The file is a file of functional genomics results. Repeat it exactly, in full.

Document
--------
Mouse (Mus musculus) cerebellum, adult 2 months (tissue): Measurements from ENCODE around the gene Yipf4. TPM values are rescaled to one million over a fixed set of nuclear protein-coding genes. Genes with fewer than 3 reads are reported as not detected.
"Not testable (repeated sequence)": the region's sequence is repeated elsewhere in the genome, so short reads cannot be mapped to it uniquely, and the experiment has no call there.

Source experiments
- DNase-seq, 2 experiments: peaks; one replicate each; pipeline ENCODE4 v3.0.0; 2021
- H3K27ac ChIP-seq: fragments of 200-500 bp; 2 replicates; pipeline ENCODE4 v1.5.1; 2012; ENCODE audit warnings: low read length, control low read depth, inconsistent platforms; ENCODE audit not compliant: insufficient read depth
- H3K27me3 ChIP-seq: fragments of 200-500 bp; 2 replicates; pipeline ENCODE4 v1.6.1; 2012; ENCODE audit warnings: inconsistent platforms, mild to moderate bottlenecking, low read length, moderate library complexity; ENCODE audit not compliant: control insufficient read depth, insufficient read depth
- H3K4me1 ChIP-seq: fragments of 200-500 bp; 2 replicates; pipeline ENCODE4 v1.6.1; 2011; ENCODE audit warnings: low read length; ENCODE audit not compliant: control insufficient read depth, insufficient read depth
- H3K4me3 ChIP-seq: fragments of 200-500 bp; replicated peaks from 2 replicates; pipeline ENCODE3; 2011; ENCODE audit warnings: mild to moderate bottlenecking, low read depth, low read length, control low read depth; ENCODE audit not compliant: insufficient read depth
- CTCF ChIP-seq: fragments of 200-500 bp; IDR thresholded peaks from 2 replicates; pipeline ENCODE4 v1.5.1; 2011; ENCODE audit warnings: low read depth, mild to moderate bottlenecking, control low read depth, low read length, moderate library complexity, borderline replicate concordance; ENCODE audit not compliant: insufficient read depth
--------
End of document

Mouse (Mus musculus) cerebellum, adult 2 months (tissue): Measurements from ENCODE around the gene Yipf4. TPM values are rescaled to one million over a fixed set of nuclear protein-coding genes. Genes with fewer than 3 reads are reported as not detected.
"Not testable (repeated sequence)": the region's sequence is repeated elsewhere in the genome, so short reads cannot be mapped to it uniquely, and the experiment has no call there.

Source experiments
- DNase-seq, 2 experiments: peaks; one replicate each; pipeline ENCODE4 v3.0.0; 2021
- H3K27ac ChIP-seq: fragments of 200-500 bp; 2 replicates; pipeline ENCODE4 v1.5.1; 2012; ENCODE audit warnings: low read length, control low read depth, inconsistent platforms; ENCODE audit not compliant: insufficient read depth
- H3K27me3 ChIP-seq: fragments of 200-500 bp; 2 replicates; pipeline ENCODE4 v1.6.1; 2012; ENCODE audit warnings: inconsistent platforms, mild to moderate bottlenecking, low read length, moderate library complexity; ENCODE audit not compliant: control insufficient read depth, insufficient read depth
- H3K4me1 ChIP-seq: fragments of 200-500 bp; 2 replicates; pipeline ENCODE4 v1.6.1; 2011; ENCODE audit warnings: low read length; ENCODE audit not compliant: control insufficient read depth, insufficient read depth
- H3K4me3 ChIP-seq: fragments of 200-500 bp; replicated peaks from 2 replicates; pipeline ENCODE3; 2011; ENCODE audit warnings: mild to moderate bottlenecking, low read depth, low read length, control low read depth; ENCODE audit not compliant: insufficient read depth
- CTCF ChIP-seq: fragments of 200-500 bp; IDR thresholded peaks from 2 replicates; pipeline ENCODE4 v1.5.1; 2011; ENCODE audit warnings: low read depth, mild to moderate bottlenecking, control low read depth, low read length, moderate library complexity, borderline replicate concordance; ENCODE audit not compliant: insufficient read depth